The conclusion of the 12th edition of the Continental Cup promises to be an occasion bigger than ever before. A London derby, an intense rivalry, and a packed out Selhurst Park will see records broken and the season’s first silverware handed out.
There is no doubt that the League Cup is much maligned. It can often feel like the forgotten sister of the other competitions, with a lack of visibility in the group stage and the format constantly debated. This year, it has been the fact that the two finalists have only played two matches to get to this point that has called its integrity into question.
Nevertheless, Sunday presents a huge opportunity for both Arsenal and Chelsea to kickstart their ambitions of lifting silverware. Gunners captain, Kim Little is under no illusion of the role this trophy can play in the coming months. “I think it is important,” she said. “Within football, you have these different moments within seasons at different spells. Sometimes you have these negative moments which do spur you on, but then also you can have these really positive ones, like we did five years ago in the Conti Cup which then drove us on to win the league.”
Winning, after all is everything. Unbeaten in all competitions since September, it is a skill that Emma Hayes and her Chelsea side have mastered down to a tee. Their trophy haul is eye-catching and their ability to push themselves over the line, whether through the eclectic range of stars they have available on the pitch or just pure will is what sets them above the rest. A “mentality of champions”, Hayes called it last week as they once again got one over on their London rivals.
Captain Magda Eriksson puts their success down to winning being “at the heart of everything we do”, whether on the pitch or in training. “I think the driver is the mentality of the group and the mentality that Emma [Hayes] has spread across from her position out into the veins of the team,” she continues. “Even winning today in 3v3 in training, it almost feels like winning the FA Cup because it matters a lot. We keep scores; we talk about it consciously; we want people to really celebrate winning.”
It is a skill that Arsenal need to re-discover – that mental toughness and clinical edge. They are five times winners of this competition but haven’t found themselves winning a trophy of any kind since lifting the 2018-19 league title. For a club with the history and ambitions of the Gunners, it is a barren run that is starting to weigh heavy in North London.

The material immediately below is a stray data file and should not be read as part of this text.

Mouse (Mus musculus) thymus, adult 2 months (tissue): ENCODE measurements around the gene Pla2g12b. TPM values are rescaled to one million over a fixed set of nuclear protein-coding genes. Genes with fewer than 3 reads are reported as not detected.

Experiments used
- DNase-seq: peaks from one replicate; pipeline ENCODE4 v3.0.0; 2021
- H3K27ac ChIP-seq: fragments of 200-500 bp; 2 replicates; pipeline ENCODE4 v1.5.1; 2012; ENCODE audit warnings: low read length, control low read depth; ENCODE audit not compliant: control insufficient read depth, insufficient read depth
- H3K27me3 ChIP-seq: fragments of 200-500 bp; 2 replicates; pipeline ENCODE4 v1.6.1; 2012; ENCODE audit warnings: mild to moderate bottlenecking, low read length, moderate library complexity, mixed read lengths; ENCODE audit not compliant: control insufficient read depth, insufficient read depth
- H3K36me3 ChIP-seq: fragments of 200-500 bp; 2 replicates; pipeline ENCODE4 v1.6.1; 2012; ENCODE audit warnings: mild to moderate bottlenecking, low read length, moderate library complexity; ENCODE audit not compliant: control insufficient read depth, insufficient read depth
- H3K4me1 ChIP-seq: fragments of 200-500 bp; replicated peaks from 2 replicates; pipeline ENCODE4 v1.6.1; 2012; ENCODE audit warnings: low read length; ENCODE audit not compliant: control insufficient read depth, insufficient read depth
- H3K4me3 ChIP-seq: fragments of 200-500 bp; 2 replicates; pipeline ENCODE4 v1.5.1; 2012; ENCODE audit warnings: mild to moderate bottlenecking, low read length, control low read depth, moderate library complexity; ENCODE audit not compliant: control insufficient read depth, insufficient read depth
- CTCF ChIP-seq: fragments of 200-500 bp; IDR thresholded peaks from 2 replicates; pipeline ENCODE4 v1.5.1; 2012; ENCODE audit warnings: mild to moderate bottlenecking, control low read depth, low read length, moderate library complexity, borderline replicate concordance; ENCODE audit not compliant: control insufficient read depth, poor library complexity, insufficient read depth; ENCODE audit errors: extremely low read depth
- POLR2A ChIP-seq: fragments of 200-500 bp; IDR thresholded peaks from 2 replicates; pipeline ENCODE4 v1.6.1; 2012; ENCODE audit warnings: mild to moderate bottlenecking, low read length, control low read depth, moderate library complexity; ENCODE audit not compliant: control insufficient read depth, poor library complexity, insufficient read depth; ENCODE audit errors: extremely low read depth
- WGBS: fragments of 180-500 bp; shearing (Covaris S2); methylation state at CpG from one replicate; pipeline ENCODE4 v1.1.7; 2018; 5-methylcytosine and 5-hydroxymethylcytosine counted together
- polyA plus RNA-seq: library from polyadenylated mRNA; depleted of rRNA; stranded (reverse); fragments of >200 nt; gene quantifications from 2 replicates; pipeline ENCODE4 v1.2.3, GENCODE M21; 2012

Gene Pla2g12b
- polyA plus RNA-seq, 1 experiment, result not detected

“Chelsea have been dominant in the last number of years, and we haven’t picked up a trophy,” Little says. “That’s not without will and want – we obviously want that as players and as a club. We need to continue to keep aiming for that and taking the right steps to getting back to that position that we have been in before as a club.”
It doesn’t help that Jonas Eidevall’s side are in the midst of a poor run of form, having been hit by injuries to key players throughout the season. The absence of both Beth Mead and Vivianne Miedema still leave a gaping hole – one that would impact any side – that the manager and his players are trying to figure out how to fill. Performances against Chelsea have improved but they are still nowhere near the level required. In the FA Cup last week, Arsenal controlled the ball and the chances but lacked real determination in making the most of opportunities.
In a way that adds extra importance to this opportunity of silverware. “[It is important] for both the team and for me, of course,” Eidevall says. “What we want to do and what we’re trying to achieve is to win. What we can control on the way is how we do things – how we are playing; how we are behaving; what our mindset is. That’s where we need to put 100% of our focus. If we’re doing that well enough, I believe that we have a good chance of winning a trophy.”
Whether Arsenal have enough about them to surprise Chelsea remains to be seen. One thing that is certain is that this is the biggest stage yet for the conclusion of this competition. Around 25,500 fans will fill the historic Selhurst Park, a sign of how much progress has been made, and for both sides the backing of their fans is everything, a driver to push on and win. “I think our fans have been phenomenal,” states Eidevall. “They’re loud; they’re passionate; they give everything for the team. I feel that; the team feels that. We want to do everything in our power to give that back to the fans. I hope they come in large numbers. I hope they are as loud as always and as passionate about the game as we are and let’s do our very best to achieve this thing together.”